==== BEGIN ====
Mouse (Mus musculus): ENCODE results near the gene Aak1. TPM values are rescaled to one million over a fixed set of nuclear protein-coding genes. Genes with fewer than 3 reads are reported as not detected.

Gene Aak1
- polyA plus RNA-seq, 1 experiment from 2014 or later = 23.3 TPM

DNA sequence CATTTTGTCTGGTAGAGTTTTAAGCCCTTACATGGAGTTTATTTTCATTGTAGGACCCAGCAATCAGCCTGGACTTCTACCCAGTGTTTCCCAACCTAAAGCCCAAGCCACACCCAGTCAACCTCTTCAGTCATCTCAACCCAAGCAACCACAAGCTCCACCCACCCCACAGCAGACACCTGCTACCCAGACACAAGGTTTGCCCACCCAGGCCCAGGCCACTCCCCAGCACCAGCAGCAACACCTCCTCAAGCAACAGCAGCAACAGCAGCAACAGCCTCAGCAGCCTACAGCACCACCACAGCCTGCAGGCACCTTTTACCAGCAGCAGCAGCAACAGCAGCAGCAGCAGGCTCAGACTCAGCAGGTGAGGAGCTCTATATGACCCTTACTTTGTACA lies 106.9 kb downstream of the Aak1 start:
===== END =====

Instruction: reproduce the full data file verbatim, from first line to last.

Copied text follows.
Mouse (Mus musculus): ENCODE results near the gene Aak1. TPM values are rescaled to one million over a fixed set of nuclear protein-coding genes. Genes with fewer than 3 reads are reported as not detected.

Gene Aak1
- polyA plus RNA-seq, 1 experiment from 2014 or later = 23.3 TPM

DNA sequence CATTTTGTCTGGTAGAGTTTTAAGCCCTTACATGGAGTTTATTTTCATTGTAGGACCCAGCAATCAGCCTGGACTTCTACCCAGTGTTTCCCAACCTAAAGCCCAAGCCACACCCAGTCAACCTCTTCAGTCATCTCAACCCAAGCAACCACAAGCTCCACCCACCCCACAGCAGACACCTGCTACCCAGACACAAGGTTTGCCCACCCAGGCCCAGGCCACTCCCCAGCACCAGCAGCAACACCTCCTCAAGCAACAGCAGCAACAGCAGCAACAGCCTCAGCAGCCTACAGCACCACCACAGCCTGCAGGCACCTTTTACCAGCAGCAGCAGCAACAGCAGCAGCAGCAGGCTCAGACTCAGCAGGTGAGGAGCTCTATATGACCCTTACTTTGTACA lies 106.9 kb downstream of the Aak1 start: